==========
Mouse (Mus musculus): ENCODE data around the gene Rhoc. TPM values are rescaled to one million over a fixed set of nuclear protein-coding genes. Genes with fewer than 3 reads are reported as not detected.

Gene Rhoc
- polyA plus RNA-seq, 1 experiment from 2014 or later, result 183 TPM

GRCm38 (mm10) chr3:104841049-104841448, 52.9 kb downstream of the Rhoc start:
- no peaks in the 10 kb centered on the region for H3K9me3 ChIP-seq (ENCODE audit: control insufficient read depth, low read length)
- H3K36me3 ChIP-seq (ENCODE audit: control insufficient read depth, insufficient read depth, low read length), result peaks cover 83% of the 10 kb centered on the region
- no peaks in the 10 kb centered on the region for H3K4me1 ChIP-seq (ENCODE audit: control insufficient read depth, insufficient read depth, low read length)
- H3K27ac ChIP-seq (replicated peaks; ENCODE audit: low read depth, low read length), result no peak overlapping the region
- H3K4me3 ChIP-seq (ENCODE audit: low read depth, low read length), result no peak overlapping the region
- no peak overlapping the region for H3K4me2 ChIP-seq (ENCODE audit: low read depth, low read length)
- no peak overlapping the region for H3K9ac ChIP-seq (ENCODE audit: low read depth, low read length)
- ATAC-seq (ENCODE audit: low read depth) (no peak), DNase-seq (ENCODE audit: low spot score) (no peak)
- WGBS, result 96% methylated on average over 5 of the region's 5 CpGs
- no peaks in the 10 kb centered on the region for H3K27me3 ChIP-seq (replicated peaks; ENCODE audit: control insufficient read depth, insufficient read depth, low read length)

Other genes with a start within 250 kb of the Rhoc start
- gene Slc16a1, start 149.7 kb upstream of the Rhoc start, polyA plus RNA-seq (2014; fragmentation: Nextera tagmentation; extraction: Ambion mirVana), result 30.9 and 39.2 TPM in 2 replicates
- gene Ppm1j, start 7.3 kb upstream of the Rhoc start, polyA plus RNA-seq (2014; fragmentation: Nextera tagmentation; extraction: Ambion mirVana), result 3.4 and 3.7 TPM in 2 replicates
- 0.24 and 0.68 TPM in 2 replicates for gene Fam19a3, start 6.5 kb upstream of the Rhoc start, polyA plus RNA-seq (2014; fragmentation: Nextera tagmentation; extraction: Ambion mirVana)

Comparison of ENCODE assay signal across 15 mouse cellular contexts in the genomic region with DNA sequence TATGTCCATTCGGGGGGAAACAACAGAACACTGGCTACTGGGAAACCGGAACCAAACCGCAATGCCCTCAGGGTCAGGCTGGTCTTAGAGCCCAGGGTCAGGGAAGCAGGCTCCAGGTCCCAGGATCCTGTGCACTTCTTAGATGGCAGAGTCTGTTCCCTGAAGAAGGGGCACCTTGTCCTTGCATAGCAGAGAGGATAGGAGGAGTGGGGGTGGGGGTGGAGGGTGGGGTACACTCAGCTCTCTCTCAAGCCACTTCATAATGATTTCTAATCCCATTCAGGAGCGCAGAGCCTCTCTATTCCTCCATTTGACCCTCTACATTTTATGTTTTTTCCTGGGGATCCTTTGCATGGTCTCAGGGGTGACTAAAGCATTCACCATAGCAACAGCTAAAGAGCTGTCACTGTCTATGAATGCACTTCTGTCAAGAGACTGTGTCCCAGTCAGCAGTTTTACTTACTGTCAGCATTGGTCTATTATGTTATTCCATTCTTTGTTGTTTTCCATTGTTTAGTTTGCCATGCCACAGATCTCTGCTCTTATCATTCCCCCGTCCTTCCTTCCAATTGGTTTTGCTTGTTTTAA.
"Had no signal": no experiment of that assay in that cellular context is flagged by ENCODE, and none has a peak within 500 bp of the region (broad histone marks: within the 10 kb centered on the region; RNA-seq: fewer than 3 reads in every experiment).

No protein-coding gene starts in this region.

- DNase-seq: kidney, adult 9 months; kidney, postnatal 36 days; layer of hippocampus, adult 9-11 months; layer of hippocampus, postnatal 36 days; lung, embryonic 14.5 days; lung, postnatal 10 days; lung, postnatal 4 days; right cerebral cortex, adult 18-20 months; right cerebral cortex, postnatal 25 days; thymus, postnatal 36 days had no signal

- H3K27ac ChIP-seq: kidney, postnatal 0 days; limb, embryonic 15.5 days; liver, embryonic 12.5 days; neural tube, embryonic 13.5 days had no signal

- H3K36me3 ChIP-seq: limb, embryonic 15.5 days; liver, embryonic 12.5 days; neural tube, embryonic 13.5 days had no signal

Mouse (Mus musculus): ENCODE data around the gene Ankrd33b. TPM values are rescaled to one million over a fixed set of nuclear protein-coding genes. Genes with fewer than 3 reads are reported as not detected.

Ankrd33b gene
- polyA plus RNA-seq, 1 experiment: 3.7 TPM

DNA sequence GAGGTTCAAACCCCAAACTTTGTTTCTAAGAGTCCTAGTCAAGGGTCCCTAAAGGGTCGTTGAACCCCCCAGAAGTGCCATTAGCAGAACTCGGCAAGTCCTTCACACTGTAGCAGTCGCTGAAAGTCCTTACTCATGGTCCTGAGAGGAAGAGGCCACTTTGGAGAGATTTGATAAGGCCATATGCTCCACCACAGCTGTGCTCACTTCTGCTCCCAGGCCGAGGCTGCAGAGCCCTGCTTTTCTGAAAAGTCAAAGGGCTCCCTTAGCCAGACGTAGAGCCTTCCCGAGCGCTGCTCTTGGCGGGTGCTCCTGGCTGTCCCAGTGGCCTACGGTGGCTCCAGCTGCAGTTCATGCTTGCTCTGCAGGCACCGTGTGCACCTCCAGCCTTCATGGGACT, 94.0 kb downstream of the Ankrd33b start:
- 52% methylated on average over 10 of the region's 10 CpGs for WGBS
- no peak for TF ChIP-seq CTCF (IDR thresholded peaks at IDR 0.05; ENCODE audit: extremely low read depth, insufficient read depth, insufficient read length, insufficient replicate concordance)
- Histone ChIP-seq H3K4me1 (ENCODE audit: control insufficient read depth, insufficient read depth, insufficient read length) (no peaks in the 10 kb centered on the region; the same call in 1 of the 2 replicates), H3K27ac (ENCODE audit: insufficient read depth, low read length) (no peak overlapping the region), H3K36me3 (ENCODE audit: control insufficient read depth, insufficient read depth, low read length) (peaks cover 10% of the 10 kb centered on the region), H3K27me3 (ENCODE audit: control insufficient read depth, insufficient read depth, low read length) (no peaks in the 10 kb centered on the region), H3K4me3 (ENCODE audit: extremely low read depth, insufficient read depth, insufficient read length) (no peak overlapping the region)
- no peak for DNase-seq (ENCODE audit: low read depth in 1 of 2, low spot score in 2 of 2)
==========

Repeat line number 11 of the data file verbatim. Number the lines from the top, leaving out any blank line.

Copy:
- no peak overlapping the region for H3K9ac ChIP-seq (ENCODE audit: low read depth, low read length)